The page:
Windspeed

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About Windspeed

  • Rank
    ♪♫ Bucketbot ♪♫

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  • Four Letter Airport Code For Weather Obs (Such as KDCA)
    KTRI
  • Gender
    Male
  • Location:
    Tri-Cities, TN/VA
  • Interests
    Geography, Climate and Geoarchaeology.

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  1. The worst conditions a very-lopsided asymmetric Nestor has to offer will be well east of the circulation. That appears as a very strong line of convection that will be moving into and over the Florida peninsula tomorrow. Radar show some very powerful cells lining up south to north. This activity is currently southwest of Tampa Bay moving in their direction:
  2. Oh boy... Look way out in lala fantasy land! But nice to see at least some modeling play at snow in the long range.
  3. NSFW for some explicit language, but this is very interesting to see a contemporary issues / political news show focusing on Barry Myers, AccuWeather and the NWS.
  4. A broad surface trough has developed east of Nicaragua near 80W in the western Caribbean. General easterly showers and thunderstorms are moving into Nicaragua along its western boundary, though the trough itself is moving very slowly if hardly a westward drift. This area may get tagged an invest tonight or tomorrow. The trough was modeled with considerable confidence in most of the main globals over the past four to five days, however, only the GFS has remained persistent to develop a tropical cyclone out of this feature. The NHC has not yet mentioned the area in their outlooks, but I would not be surprised if they begin mentioning it by tomorrow if a diurnal MCS goes up tonight out over the Caribbean or somewhere central to the trough axis. Confidence in TC genesis will probably remain low unless this gets better modeling support, or at least something begins resolving on the ECMWF as well. If a TC does develop, score this a win for the GFS though -- much like it did with Dorian back in late August out over the MDR.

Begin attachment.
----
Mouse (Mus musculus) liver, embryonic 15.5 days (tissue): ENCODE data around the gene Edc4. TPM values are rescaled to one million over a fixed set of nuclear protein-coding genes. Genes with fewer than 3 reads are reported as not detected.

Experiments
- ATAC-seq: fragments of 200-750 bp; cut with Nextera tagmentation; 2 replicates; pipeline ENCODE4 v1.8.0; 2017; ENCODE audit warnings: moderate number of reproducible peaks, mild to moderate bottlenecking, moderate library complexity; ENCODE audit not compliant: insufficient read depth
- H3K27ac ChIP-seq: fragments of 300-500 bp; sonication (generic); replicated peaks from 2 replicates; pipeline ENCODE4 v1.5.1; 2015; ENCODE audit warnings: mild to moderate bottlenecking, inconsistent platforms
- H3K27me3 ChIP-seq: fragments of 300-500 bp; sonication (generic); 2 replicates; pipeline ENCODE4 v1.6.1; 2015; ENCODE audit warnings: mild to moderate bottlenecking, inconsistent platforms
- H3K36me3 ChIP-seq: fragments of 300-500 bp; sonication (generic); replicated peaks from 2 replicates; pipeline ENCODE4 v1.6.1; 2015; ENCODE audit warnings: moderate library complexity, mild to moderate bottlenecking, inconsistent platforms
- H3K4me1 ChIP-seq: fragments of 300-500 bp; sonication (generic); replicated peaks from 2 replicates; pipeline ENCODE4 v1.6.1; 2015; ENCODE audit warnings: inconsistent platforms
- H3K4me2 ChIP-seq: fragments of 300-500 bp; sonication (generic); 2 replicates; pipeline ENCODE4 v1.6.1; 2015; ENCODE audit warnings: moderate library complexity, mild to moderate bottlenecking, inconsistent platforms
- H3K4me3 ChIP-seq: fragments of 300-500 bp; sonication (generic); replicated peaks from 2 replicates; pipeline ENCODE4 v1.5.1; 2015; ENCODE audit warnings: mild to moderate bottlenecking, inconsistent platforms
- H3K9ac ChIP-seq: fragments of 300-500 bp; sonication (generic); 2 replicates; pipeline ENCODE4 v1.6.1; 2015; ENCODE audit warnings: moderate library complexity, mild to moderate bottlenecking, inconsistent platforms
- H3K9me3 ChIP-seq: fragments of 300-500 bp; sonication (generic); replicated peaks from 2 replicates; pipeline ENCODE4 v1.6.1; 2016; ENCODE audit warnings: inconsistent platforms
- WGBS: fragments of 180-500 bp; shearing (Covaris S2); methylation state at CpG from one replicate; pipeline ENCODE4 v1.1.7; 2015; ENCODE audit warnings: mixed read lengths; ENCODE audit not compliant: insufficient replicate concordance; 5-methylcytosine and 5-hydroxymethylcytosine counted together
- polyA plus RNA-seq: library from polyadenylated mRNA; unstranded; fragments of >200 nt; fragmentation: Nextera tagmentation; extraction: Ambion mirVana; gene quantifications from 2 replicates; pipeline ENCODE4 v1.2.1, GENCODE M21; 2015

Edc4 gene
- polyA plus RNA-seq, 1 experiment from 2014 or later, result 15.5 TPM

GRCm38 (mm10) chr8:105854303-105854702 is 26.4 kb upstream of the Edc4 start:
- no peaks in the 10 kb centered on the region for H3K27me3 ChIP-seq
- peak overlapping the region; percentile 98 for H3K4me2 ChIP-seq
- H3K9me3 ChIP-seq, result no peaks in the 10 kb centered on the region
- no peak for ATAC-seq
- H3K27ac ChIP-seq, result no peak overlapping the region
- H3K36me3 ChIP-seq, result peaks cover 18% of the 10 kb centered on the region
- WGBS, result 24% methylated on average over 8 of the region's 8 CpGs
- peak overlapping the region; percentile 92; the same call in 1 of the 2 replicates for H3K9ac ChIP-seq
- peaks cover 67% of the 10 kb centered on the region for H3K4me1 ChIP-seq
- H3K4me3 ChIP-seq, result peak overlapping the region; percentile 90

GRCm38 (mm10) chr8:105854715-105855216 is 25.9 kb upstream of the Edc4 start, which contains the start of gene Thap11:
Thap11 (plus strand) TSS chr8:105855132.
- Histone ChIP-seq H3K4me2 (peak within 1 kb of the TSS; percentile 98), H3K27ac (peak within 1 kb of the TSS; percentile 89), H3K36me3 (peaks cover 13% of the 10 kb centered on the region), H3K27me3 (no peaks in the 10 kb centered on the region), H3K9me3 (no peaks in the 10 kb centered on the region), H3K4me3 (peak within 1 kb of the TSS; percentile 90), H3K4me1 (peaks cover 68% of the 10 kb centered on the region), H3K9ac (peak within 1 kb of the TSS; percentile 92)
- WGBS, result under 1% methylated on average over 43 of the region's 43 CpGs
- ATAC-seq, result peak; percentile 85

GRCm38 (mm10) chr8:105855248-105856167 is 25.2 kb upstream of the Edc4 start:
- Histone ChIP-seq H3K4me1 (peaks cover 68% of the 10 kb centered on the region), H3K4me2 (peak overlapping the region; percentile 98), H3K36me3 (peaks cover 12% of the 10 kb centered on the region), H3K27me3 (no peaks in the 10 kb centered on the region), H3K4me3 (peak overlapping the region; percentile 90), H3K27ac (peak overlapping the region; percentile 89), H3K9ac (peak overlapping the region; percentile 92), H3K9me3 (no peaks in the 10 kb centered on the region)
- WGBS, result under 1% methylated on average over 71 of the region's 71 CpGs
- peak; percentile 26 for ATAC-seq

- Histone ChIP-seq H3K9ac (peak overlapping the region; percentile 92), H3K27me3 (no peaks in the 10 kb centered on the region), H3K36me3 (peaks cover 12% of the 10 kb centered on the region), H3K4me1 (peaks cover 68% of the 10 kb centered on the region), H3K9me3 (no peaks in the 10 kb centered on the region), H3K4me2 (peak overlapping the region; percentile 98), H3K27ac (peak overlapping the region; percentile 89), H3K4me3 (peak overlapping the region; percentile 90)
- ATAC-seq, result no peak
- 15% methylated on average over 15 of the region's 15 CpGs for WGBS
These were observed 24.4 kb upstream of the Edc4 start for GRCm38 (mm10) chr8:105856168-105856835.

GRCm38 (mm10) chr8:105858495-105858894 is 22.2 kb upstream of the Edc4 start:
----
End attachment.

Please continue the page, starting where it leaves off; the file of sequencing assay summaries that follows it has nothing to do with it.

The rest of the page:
5. Well the micro-vortex is the tiny eye we observed with Hagibis. Really this phenomenon is no different than your average microcane or small hurricane eyewall in general, it just takes a very low shear environment + very high maximum potential intensity w/ high TCHP to get something like a Hagibis or Wilma; and even still, the aformentioned type of micro-vortex may still not occur. Otherwise, outer banding influences in the formative stages usually starves off or dissipates a smaller vortex before MPI can be achieved. Usually the intensification phase of the entire tropical cyclone's broader core cuts off or diverts outer low level convergence rather quickly away from a tiny interior vortex, if it happens to exist, while a larger eye or concentric band takes over. This is usually prior to the system even becoming a hurricane or typhoon. It's just a really chaotic and unpredictable process, at least until the main eyeband or core has consolidated, to know how large or small the dominate vort will be. In short, there really isn't a way to model the chaotic nature of such a phenomenon. It is rather part luck on how small and aligned an MCS-induced mid-level vort is in conjunction to the low level vort underneath. If that can resolve and the MPI is sky high, a small vort can become dominant and remain that way through rapid intensification all the way into the sub-900s hPa. But it's really a crapshoot to know the probability of such occurring. Sometimes the original vort max is just larger and remains that way.